≡ Menu

Desktop Sharing with Unyte

I had a need yesterday to use a desktop sharing application for a presentation.  We were giving an iotum presentation to a group in Toronto, and couldn't be there in person. My situation is compounded by Windows Vista  and Microsoft's OneCare Live for firewall and security.  Java applications, in particular, are difficult to install in this environment. I turned to Jim Courtney for some advice, since Jim's been using these systems for ever. 

We had no joy with Yugma, which Jim — a real fan — suggested first.  We were able to share sessions when he started them, but I was never able to successfully install the console software on my PC to be able to start them myself.  The Skype Extra's manager gave a server error whenever I tried. Jim's on Windows XP.  I am not. 

image Lotus Sametime Unyte, however, eventually did work after a little trying.  The problem we encountered was that each time a participant joined the session, Unyte would abruptly terminate the sharing session on the presenter's PC.  The trick?  By default the desktop sharing ports on the firewall are turned off.  Simply turning them on allowed normal operation.

The recipients of the presentation remarked afterward how well Unyte worked.  And the price was right too — free for person to person desktop sharing.

{ 6 comments… add one }

  • Karel November 28, 2007, 6:43 am

    Hi Alec,

    Thanks for trying Yugma. Sorry to hear you got stuck. We've been working hard to resolve some install issues that are occurring mostly on some versions of Vista. We're going to be release a new version with fixes to various problems that have been reported. Plus, we have reported a couple of bugs to Skype on how Skype Extras works. If you don't mind, I'd very much like to have one of our tech support guys contact you to see what the issue is. We're committed to making Yugma the easiest way to collaborate on the web, and knowing more about what you've run into will help us a lot.

    Thanks again,
    Karel Lukas
    Yugma http://www.yugma.com

  • Cece Salomon-Lee November 28, 2007, 10:41 am

    It seems that most desktop sharing applications require some type of download. Personally, my company uses PC View, but not as a desktop sharing app (where more than one person can control the "presentation" if everyone has downloaded the client) but rather a desktop presentation app integrated into our platform (in which presenters can show their desktop to viewers).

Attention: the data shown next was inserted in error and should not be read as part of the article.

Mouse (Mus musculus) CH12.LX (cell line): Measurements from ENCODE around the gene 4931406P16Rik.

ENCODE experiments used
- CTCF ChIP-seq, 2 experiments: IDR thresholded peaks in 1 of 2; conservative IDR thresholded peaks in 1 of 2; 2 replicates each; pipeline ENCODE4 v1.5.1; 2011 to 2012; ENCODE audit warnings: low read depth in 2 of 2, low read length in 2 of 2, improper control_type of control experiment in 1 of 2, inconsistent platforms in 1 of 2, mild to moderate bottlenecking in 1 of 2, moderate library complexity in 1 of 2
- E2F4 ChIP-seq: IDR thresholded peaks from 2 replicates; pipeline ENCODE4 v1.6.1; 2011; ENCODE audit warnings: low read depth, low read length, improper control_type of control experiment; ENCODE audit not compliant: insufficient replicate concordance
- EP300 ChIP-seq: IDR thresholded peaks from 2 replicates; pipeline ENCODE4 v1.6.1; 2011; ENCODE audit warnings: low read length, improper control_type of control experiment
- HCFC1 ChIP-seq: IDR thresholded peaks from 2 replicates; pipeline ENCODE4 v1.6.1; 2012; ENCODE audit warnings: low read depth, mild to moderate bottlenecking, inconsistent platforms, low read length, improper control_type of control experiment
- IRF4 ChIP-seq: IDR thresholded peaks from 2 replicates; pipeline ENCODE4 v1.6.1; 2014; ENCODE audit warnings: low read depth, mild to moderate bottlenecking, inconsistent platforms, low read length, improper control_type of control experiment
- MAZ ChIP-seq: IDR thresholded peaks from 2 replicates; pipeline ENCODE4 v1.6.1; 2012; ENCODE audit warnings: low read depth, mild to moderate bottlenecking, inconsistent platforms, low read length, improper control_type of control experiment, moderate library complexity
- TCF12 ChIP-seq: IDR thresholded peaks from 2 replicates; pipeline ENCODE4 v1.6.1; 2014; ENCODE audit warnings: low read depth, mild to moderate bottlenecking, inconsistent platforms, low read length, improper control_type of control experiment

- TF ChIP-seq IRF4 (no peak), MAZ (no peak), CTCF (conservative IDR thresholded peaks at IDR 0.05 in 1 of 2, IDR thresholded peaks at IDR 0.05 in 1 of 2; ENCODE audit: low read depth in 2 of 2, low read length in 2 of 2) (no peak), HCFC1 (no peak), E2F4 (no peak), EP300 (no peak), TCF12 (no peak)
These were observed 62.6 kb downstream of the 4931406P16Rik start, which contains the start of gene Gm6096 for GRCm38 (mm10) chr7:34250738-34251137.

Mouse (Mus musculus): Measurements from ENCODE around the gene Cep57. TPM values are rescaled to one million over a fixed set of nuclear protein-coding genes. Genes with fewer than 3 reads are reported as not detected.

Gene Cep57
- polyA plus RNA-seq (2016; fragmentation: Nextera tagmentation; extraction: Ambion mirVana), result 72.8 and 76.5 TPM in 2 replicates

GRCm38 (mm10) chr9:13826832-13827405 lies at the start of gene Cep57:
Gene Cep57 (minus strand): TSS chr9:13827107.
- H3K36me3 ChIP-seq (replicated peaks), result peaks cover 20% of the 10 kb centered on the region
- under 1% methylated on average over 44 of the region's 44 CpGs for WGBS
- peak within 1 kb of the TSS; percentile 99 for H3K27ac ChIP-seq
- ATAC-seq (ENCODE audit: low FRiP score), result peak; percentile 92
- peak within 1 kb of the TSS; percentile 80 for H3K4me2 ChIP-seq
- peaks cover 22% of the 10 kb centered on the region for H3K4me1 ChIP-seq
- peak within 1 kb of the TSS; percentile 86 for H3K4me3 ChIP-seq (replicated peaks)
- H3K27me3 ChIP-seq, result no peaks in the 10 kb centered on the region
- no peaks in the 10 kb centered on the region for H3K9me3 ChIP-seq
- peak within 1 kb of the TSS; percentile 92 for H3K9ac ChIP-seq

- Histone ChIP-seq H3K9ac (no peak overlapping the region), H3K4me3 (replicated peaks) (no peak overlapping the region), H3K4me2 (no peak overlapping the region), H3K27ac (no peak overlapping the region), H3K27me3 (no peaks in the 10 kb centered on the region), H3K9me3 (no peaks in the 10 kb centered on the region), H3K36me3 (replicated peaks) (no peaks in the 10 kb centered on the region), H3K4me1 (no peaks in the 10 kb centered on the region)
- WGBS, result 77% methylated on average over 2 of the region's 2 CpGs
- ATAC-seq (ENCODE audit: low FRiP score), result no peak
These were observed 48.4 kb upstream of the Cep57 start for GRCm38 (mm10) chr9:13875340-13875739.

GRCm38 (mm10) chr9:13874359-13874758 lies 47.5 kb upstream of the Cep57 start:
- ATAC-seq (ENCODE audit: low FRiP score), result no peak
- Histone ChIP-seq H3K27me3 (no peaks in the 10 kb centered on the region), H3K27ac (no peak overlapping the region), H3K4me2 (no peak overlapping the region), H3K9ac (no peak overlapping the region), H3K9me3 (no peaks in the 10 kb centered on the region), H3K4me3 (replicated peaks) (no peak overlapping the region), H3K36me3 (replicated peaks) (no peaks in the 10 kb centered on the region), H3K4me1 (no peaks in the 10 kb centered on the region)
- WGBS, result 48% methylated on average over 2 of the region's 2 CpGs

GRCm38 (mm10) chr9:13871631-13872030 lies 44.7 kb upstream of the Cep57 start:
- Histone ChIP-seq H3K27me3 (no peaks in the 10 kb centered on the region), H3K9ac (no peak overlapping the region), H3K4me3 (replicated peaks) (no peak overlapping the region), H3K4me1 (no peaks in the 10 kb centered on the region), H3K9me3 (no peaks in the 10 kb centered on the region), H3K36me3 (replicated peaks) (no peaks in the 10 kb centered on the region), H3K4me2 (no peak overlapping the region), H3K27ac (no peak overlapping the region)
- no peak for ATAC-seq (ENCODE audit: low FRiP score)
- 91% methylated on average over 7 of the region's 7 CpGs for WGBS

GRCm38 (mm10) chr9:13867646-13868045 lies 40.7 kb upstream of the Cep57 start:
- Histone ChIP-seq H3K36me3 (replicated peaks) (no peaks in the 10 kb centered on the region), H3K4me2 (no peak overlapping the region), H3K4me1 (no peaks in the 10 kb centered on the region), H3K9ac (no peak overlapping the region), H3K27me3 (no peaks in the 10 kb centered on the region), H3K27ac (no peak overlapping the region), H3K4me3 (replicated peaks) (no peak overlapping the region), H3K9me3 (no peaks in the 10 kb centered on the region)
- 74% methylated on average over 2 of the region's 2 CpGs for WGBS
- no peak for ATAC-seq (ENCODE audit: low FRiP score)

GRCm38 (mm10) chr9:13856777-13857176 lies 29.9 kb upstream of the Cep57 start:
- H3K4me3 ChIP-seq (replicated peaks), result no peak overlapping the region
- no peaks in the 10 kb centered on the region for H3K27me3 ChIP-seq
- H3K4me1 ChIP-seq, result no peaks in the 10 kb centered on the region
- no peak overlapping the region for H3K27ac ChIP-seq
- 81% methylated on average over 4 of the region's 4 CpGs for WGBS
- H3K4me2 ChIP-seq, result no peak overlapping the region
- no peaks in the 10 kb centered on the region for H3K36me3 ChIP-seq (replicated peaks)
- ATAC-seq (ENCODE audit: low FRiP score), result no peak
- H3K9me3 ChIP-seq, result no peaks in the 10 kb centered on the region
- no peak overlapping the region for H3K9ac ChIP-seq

My company makes this slight distinction since our tech is webcasting (not web conferencing) – the former is considered a collaborative tool, while the second is for larger audience presentations. However, this may not be clearly differentiated from an industry perspective.

  • Jim Courtney November 28, 2007, 10:08 pm

    I should make it clear that I only recommended Yugma Skype because I have had several successful sessions using it. And, in most cases the sessions involved at least one Mac platform's paricipation. However, along with many other applications, it seems that Vista still presents challenges for, say, Java apps as you mentioned in a recent post.

  • Alec November 29, 2007, 3:35 am

    That is true Jim. Howard and I later were able to get Unyte working.

  • Peter Childs November 29, 2007, 4:04 am

    I'd be interested if you thought Unyte would work for International Demo camp?

    As you know we ran into some of the same issues on the day we tried it, but Leeds is interested in trying it again.

    An I love to see it as a regular part of the Ottawa/Toronto/Montreal DemoCamp events.

  • Alec November 29, 2007, 4:14 am

    I don't know Peter. We had other problems with Unyte that were related to how it is used to schedule sessions. It didn't seem to be easy, for instance, to schedule a session at a point in the future, which meant that at the last minute I had the folks in Toronto on the telephone as I dictated session ID's etc to them over the phone.

    The experience I was looking for was much more like the experience we used to have with Microsoft LiveMeeting, but without the concomitant costs of LiveMeeting.

Leave a Comment